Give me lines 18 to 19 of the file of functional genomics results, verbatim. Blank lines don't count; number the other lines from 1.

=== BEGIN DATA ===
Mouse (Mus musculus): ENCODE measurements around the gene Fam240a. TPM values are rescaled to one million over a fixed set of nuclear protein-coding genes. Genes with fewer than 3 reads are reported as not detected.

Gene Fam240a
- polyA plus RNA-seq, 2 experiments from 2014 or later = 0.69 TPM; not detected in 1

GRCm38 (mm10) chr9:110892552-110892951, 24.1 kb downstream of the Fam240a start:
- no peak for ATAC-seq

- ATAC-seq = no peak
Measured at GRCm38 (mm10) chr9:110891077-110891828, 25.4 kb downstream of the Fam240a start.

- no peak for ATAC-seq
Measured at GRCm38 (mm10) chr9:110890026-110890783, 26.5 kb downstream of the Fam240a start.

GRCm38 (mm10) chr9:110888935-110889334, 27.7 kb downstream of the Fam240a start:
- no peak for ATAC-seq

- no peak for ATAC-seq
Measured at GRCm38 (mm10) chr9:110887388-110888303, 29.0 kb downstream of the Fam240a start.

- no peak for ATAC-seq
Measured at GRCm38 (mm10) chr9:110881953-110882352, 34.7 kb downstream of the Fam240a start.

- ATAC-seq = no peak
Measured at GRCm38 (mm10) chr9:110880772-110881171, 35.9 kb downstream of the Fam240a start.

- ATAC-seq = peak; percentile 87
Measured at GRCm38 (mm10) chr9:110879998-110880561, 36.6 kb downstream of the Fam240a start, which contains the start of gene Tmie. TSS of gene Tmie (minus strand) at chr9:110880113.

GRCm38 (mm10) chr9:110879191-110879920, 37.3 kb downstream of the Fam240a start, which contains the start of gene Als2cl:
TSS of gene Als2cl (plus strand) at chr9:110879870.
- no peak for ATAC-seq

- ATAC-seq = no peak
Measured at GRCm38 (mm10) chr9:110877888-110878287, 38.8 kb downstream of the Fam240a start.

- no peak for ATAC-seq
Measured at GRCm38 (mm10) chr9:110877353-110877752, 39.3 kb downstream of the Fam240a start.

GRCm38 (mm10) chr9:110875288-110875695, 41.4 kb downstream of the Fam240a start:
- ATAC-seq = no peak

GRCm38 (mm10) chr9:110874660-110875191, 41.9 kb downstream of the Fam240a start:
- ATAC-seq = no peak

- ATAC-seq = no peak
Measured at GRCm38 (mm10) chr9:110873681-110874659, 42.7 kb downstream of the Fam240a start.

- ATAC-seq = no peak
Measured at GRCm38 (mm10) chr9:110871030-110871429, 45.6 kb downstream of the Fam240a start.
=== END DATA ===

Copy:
- ATAC-seq = peak; percentile 87
Measured at GRCm38 (mm10) chr9:110879998-110880561, 36.6 kb downstream of the Fam240a start, which contains the start of gene Tmie. TSS of gene Tmie (minus strand) at chr9:110880113.